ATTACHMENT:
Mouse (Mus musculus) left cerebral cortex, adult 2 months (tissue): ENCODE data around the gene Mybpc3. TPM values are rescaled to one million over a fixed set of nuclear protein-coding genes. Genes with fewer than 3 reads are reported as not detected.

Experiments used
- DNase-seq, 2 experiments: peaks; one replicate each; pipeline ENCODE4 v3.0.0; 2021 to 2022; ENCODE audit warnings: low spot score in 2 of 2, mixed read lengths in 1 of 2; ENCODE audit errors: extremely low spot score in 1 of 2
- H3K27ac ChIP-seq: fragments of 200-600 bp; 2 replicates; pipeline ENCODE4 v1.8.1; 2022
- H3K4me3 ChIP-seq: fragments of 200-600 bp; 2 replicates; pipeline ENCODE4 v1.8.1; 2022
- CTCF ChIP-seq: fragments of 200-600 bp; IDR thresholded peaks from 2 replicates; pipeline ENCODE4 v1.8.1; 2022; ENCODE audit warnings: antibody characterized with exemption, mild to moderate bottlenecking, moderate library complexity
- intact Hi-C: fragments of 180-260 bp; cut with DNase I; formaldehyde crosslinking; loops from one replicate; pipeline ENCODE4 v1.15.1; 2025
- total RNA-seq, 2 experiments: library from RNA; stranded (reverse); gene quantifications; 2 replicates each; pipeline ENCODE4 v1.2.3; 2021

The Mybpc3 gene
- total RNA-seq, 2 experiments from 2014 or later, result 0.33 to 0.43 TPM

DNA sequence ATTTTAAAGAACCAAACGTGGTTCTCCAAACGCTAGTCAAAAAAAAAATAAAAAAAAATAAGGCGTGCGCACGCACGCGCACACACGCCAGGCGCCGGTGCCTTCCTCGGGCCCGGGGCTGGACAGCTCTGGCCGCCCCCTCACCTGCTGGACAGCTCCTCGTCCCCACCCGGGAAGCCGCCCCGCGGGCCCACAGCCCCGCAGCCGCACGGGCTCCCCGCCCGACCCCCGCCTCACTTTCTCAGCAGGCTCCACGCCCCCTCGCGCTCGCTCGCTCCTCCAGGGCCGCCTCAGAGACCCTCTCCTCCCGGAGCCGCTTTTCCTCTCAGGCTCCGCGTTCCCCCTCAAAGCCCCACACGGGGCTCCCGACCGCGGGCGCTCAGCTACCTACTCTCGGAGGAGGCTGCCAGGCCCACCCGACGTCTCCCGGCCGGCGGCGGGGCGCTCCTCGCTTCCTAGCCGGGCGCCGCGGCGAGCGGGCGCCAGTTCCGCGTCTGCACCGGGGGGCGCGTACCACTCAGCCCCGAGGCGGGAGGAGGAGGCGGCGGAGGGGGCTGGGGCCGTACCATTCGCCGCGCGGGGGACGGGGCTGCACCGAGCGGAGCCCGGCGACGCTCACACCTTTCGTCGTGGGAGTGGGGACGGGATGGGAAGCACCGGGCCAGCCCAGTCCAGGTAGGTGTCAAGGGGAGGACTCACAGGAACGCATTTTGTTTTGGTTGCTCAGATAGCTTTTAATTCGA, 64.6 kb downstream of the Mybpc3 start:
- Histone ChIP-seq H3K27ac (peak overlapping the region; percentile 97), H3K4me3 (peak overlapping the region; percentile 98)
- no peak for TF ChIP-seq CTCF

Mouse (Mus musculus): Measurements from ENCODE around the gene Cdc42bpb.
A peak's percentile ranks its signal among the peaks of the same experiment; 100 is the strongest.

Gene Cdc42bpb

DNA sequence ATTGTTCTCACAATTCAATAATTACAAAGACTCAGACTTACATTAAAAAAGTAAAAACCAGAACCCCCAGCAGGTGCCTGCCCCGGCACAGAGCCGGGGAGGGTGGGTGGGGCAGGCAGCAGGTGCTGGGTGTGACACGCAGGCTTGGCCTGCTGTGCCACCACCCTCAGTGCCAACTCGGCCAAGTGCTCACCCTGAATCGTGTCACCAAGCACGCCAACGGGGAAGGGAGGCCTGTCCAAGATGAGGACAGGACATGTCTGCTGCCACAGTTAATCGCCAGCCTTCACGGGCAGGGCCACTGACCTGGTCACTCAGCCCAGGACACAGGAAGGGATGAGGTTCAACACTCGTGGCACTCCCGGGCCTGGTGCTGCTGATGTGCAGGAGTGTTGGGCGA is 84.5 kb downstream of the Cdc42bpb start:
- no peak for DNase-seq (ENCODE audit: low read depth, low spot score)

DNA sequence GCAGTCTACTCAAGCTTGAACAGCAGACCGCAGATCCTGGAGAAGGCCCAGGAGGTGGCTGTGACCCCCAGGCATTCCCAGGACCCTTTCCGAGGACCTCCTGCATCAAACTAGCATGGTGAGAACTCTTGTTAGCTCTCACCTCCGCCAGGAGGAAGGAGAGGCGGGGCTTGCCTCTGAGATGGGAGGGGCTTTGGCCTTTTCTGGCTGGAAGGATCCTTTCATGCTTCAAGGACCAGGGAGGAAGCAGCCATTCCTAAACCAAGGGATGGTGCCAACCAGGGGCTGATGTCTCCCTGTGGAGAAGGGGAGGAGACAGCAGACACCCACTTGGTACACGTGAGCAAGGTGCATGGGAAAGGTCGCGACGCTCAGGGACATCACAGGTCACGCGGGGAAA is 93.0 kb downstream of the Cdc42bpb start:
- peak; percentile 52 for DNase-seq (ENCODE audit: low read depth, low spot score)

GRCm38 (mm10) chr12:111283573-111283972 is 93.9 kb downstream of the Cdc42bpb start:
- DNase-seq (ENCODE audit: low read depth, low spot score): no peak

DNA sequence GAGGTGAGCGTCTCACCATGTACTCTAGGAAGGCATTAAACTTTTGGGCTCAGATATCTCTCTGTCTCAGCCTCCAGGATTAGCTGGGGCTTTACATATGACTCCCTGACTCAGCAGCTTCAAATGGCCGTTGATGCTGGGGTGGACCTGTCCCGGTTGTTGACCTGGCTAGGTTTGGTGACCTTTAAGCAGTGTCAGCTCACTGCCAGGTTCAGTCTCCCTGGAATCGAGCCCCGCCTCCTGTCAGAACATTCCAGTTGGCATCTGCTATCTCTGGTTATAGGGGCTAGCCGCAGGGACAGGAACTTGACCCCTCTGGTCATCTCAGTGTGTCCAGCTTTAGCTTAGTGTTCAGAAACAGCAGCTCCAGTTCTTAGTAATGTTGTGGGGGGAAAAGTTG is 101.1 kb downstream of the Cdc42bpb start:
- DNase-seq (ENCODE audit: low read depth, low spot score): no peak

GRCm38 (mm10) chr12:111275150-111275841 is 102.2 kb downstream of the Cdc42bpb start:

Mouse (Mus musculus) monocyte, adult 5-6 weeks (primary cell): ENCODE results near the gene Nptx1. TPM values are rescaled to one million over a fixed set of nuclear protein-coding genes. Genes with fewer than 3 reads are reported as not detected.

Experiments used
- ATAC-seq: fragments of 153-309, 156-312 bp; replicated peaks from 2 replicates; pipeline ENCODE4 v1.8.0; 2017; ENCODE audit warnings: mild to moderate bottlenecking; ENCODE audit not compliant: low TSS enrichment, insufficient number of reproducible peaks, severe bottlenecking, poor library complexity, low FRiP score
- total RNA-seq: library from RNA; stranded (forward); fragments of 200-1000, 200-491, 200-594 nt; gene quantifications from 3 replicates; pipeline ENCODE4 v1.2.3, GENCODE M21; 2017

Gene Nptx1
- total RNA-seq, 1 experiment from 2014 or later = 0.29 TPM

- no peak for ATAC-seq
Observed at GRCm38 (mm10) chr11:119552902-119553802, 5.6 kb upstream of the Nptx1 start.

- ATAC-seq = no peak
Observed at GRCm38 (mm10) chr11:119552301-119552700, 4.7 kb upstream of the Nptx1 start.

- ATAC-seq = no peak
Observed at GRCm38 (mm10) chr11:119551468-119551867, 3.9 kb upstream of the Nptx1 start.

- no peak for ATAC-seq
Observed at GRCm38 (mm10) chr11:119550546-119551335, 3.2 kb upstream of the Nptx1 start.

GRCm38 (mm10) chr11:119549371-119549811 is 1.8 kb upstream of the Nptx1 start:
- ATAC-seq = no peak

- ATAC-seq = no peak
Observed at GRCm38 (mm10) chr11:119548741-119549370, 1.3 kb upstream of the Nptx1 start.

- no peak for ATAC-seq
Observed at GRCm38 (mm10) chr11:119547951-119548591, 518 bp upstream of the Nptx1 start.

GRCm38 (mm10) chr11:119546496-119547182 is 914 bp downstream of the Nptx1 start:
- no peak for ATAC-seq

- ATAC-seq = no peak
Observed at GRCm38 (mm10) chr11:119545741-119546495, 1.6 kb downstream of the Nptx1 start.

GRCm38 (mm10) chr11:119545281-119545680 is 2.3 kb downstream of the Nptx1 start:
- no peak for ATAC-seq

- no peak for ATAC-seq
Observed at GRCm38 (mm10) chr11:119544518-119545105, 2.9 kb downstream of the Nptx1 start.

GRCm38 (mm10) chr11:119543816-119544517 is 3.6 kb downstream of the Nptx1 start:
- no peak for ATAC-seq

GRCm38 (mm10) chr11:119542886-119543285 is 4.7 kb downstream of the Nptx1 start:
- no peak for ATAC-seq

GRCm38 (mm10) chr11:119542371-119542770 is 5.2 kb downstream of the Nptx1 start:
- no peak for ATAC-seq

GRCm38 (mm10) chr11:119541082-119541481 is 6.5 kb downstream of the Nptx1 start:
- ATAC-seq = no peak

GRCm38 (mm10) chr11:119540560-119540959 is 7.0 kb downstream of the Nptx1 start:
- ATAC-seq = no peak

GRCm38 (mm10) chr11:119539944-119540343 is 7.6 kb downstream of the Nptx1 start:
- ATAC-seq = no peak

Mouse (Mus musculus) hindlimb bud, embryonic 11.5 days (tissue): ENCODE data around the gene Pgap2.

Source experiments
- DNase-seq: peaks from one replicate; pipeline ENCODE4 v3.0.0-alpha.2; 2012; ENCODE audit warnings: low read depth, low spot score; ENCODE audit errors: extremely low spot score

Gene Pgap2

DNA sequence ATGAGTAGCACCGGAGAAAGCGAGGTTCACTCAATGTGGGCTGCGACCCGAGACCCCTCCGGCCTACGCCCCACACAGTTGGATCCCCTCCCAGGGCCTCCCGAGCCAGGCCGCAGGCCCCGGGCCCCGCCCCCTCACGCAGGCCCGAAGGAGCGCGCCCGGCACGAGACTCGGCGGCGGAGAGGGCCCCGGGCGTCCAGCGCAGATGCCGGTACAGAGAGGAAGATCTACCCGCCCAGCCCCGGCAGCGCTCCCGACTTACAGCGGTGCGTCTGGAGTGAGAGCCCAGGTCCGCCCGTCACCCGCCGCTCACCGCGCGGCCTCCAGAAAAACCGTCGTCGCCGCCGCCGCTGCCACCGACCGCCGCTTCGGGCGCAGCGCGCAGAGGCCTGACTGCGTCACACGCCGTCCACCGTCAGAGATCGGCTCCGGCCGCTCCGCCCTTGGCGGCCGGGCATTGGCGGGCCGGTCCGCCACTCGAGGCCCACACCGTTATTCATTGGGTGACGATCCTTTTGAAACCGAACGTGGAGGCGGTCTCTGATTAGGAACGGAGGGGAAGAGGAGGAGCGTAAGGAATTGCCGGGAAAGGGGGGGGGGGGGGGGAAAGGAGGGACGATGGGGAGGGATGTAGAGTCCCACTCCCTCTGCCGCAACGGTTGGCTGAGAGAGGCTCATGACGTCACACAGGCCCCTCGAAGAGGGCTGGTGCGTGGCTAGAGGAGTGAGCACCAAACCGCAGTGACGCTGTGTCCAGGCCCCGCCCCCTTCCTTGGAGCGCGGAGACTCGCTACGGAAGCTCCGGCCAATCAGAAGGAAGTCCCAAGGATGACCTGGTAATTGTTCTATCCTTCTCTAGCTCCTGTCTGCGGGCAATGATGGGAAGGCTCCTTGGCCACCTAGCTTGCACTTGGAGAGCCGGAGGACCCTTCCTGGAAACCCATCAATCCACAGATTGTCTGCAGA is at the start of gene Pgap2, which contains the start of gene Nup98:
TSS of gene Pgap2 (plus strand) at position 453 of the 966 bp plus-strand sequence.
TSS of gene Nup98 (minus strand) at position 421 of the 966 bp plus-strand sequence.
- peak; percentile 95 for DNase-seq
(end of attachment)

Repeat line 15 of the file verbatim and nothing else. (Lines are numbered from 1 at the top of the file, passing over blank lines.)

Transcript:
A peak's percentile ranks its signal among the peaks of the same experiment; 100 is the strongest.